VISTA Helps Create Innovative Learning and Teaching in STEM Fields

Posted: July 6, 2011 at 3:15 pm, Last Updated: July 7, 2011 at 1:34 pm

By Catherine Ferraro

Mason graduate students work with budding scientists in the summer Center for Restructuring Education in Science and Technology (CREST) science camp. Creative Services photo

Nearly a year into the Virginia Initiative for Science Teaching and Achievement (VISTA) project, Mason is already making great progress to help engage students and teachers in science, technology, engineering and mathematics (STEM) fields, which are proven to be vital in today’s workplace and for America’s future economic growth.

The five-year VISTA program focuses on high-need (high-poverty, high-minority) schools to improve science teaching and student learning throughout Virginia.

In addition, VISTA will expand upon and validate prior research and active-learning programs conducted within Mason’s College of Education and Human Development (CEHD) and the Center for Restructuring Education in Science and Technology (CREST) over the past 15 years.

The project is a partnership that includes 47 Virginia school districts, six universities and the Virginia Department of Education. University partners are the College of William and Mary, James Madison University, University of Virginia, Virginia Commonwealth University and Virginia Tech.

The project is funded by a $28.5 million grant from the U.S. Department of Education through the Investing in Innovation (i3) program.

Putting Effective Leadership in Place

Spearheaded by Donna R. Sterling, professor of science education and director of CREST, the VISTA program recently added two co-directors to the team.

Eric M. Rhoades and Karla Ver Bryck Block joined the VISTA project in December 2010 and January 2011, respectively.

Rhoades previously served as the supervisor of mathematics and science education at Stafford County (Va.) Schools, as well as the science coordinator at the Virginia Department of Education. Ver Bryck Block previously served as a senior manager of international programs at the U.S. Department of Education.

In addition, both are actively involved in various professional organizations throughout the state focusing on mathematics and science education.

Rhoades will focus on creating professional development programs primarily for elementary teachers and science coordinators. He will also develop and lead science education leadership programs in area school divisions.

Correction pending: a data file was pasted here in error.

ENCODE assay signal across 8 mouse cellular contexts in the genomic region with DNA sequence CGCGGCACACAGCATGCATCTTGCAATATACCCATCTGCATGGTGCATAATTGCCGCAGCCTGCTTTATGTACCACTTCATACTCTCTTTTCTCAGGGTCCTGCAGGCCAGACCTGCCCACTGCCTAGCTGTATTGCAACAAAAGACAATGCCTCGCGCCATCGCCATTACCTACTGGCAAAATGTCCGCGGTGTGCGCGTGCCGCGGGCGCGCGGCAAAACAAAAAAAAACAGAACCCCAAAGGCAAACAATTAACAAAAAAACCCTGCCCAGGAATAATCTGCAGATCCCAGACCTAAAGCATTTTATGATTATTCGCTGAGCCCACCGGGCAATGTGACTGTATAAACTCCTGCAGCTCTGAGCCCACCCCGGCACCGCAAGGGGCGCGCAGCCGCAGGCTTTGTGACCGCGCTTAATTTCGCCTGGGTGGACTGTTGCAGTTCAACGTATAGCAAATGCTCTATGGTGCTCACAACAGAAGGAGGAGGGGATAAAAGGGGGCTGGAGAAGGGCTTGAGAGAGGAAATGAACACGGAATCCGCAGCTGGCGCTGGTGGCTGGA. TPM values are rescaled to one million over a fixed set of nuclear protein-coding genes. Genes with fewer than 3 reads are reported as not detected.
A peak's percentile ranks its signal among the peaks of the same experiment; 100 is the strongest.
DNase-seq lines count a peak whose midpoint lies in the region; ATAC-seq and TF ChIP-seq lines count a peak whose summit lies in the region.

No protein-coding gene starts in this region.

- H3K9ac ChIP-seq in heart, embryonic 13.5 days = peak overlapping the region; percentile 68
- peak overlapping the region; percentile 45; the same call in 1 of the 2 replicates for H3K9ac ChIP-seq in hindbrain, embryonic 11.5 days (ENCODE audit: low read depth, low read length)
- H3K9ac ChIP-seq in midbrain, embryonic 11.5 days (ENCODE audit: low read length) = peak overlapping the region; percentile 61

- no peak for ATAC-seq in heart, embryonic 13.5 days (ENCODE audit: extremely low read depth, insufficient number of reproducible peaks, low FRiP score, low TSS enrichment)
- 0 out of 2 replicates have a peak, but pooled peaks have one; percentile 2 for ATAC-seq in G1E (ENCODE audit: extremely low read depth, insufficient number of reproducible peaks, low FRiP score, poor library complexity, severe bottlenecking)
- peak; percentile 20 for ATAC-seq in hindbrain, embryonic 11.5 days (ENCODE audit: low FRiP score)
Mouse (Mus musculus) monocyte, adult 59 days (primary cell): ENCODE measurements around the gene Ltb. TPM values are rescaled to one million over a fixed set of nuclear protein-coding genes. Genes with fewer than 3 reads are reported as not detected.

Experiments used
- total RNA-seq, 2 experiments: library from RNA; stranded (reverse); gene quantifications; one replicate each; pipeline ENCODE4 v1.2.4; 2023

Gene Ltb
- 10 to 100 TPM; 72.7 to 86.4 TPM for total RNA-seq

Ver Bryck Block’s role will be to manage the programs for secondary teachers and science education faculty, as well as the research and evaluation components of the project. She also oversees the fiscal components of the grant.

Supporting Teacher and Student Learning

The VISTA program focuses on four main areas that will build an infrastructure of sustained, intensive science teacher professional development to increase student performance. Several of these components are already under way.

Earlier this year, Mason welcomed science coordinators from across Virginia to a five-day new science coordinator academy. The academy provided professional development and leadership training for teachers with less than five years of experience in school division science education leadership.

In addition, Mason hosted a five-day science education academy for faculty from Virginia’s universities and colleges to share effective teaching strategies and new research.

Currently under way is a four-week professional development science institute for elementary school teachers that runs through July 22. It takes place at Mason, the College of William and Mary and Virginia Commonwealth University. The institute also includes a two-week summer camp to engage children from high-poverty schools in inquiry-based science.

Throughout the summer institute, teachers will work collaboratively to learn a particular area of science, work with students in a science classroom environment and learn from scientists around the area.

“When teachers are involved in the kind of work that scientists actually do they have a better understanding of science,” says Rhoades. “This is when they experience true science and can then start changing their teaching methods and transfer this knowledge to their students.”

A fourth component of the VISTA program will begin in August with a two-year professional development program for provisionally licensed secondary school science teachers. Throughout the program, they will take graduate courses in educational methods and receive coaching during the academic year.

For more information about the VISTA program, visit the website.

 

 

Write to mediarel at gazette@gmu.edu